The hydrocarbon industry is facing some major obstacles. For example, the industrial usage of petroleum products accounts for 14 percent of all greenhouse gases.

This leads climate change advocates to promote sustainable and renewable alternatives, like wind, solar, and geothermal sources.

In the automotive sector, there’s also the shift to electric vehicles, which experienced growth every year in the past five years but 2020, according to McKinsey’s Electric Vehicle Index.

In 2014, these problems hit the entire oil industry, dropping prices from over $100-125 per barrel all the way down to $30 per barrel in 2016. A glut of product from shale fracking technology also contributed to production from OPEC nations like the U.S. to increase as demand slowed.

Then in 2020, two issues hit at once – first was Russia and Saudi Arabia engaging in a price war that sent oil prices tumbling 30 percent early in the year. The Dow Jones Industrial Average (DJIA) fell over 1,300 points due to both this price war and the coronavirus.

By April, oil prices in the U.S. were negative for the first time in history. This ended up being the death blow for Whiting Petroleum in its original form, and life isn’t any easier for the new one.

The industry is still struggling to recover from the pandemic and turbulent economy, and that leaves a smaller pie for Whiting to fight its competition for.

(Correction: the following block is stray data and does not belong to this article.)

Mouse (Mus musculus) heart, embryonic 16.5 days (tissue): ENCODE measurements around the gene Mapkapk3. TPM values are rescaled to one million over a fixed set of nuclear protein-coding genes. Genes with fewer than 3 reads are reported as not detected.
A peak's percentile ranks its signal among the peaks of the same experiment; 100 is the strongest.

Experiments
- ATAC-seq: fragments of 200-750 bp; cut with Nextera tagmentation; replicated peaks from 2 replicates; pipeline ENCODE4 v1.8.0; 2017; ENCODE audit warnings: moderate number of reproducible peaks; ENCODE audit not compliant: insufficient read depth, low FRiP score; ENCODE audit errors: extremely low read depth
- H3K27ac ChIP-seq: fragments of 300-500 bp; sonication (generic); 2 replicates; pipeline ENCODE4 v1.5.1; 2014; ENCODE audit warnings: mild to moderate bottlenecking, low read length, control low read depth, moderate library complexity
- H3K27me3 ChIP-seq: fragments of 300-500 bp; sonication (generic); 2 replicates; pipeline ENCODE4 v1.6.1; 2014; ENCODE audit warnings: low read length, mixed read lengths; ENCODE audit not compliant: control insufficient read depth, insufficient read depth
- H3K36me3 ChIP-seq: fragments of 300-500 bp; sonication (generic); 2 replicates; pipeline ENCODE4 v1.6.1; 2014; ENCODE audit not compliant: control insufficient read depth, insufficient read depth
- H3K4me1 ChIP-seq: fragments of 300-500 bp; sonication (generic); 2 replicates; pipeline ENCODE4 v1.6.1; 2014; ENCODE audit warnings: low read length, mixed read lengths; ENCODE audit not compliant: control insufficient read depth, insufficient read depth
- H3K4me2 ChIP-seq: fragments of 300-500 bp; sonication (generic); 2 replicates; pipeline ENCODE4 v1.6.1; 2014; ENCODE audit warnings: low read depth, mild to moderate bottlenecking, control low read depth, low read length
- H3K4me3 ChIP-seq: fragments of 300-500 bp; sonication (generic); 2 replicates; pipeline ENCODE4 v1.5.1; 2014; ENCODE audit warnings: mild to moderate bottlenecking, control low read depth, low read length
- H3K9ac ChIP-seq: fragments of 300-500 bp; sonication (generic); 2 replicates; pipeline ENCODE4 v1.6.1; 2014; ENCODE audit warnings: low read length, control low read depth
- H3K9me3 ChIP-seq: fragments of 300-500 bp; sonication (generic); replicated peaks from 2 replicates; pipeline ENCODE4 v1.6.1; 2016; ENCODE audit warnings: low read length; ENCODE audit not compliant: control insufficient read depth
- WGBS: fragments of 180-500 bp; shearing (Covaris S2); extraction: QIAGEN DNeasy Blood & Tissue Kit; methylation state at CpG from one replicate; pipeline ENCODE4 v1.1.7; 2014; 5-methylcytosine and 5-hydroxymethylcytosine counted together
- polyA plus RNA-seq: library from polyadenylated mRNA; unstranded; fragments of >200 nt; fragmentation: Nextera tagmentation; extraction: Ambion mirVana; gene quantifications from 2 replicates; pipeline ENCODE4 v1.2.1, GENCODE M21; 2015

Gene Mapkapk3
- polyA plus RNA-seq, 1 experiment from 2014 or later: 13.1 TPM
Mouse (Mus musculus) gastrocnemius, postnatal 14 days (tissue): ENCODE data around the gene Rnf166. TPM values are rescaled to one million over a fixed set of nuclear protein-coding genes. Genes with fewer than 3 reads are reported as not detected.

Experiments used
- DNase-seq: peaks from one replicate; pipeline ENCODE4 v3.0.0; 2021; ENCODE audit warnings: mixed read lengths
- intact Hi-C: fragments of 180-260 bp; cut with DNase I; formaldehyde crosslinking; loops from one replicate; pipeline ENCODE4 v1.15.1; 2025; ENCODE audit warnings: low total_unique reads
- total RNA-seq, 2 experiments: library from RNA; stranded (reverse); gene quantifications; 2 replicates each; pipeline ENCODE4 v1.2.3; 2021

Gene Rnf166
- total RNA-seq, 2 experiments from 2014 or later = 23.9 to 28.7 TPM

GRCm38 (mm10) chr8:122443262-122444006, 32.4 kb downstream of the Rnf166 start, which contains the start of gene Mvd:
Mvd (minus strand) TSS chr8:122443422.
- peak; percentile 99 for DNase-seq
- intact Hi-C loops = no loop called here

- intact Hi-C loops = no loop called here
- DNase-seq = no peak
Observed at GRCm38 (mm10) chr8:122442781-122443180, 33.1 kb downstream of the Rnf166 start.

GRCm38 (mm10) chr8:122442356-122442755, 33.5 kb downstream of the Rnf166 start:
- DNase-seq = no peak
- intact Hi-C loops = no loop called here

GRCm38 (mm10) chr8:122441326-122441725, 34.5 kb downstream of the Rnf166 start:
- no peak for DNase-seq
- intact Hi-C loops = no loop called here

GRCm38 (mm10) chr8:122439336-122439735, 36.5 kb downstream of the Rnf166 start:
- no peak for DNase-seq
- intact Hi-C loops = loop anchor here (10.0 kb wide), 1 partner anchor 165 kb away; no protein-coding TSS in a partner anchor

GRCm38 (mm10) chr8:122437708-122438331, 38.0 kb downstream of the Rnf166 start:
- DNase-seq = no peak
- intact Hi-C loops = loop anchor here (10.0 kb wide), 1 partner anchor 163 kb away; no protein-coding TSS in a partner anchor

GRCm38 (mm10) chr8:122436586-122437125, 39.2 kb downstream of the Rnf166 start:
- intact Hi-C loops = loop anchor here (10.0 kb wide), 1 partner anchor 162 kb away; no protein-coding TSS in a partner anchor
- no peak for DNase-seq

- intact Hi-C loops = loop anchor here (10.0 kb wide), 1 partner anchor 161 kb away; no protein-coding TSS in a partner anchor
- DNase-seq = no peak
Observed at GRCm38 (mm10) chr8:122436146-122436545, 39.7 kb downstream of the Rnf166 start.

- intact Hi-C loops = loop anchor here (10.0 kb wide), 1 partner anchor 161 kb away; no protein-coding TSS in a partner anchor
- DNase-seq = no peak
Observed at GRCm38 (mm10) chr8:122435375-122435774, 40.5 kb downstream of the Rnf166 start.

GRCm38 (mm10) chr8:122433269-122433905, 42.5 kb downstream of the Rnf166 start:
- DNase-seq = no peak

Whiting Petroleum Has Firm Competition

The energy sector has no shortage of competitors, and companies like Carrier Energy Partners, EP Energy, and Woodside Petroleum are all part of the same industry.

This makes them direct competitors to finding hydrocarbon deposits, although they all typically operate within their own territories. And the oil market has changed since COVID-19.

The push to remote work and school leaves many people driving much less often. And the geopolitical climate in the aftermath of the quarantine means each OPEC nation is reevaluating its imports and exports. All of these adds up to firm competition for Whiting Petroleum on every end. They’ll need to expand into other revenue streams if the industry doesn’t recover.

Summary: Will Whiting Petroleum Stock Recover? 

Whiting Petroleum spent from April to September undergoing a reconstruction during Chapter 11 bankruptcy. It emerged with shareholders receiving a 75:1 trade on the new stock and approximately two thirds of its debt wiped out. This gives it a fresh start with shareholders moving forward, but things aren’t going to be easy.

The oil industry reached historic lows in 2020, based on global trade tensions and the coronavirus pandemic. This occurred at a time when the company was already reeling from losses incurred from 2014-2016. And there’s no guarantee the oil industry will bounce back.

It’s a good idea to wait and see how the greater industry and economy recovers before investing in this fossil.

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The author has no position in any of the stocks mentioned. Financhill has a disclosure policy. This post may contain affiliate links or links from our sponsors.